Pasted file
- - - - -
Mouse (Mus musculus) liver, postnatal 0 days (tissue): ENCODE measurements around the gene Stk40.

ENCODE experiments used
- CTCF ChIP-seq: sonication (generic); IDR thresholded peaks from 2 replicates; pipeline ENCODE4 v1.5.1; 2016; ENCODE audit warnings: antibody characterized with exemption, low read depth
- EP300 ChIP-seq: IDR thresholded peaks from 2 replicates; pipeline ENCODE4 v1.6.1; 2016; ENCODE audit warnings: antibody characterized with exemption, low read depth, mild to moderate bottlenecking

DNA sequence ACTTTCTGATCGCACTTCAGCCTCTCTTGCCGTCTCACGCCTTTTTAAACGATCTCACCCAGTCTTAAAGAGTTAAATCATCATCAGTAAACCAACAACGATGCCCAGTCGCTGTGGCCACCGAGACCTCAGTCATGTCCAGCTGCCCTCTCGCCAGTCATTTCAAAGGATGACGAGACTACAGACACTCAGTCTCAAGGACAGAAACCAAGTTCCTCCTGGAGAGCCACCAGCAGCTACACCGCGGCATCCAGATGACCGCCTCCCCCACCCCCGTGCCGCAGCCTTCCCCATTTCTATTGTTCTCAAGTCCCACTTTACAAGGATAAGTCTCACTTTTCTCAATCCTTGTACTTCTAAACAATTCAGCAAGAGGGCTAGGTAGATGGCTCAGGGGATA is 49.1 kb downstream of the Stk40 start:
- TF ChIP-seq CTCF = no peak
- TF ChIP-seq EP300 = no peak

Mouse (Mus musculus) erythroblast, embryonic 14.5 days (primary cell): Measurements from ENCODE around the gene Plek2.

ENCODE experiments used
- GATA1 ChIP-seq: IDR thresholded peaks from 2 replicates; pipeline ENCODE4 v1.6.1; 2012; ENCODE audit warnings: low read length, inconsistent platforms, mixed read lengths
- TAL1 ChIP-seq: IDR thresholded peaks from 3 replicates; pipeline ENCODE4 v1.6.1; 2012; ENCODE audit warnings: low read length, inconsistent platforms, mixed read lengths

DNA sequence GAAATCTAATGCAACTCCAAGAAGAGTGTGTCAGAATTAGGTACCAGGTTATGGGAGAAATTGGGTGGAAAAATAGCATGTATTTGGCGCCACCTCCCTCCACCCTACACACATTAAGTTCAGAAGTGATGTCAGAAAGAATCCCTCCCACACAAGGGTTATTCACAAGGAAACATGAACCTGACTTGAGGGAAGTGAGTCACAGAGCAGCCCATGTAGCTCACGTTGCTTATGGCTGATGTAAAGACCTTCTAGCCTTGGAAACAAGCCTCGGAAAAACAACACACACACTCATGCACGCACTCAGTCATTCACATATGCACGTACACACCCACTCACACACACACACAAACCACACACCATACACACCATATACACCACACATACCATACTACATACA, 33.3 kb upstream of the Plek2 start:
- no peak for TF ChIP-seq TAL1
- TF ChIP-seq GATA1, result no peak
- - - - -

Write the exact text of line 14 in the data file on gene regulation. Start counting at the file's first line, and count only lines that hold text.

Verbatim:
- TF ChIP-seq GATA1, result no peak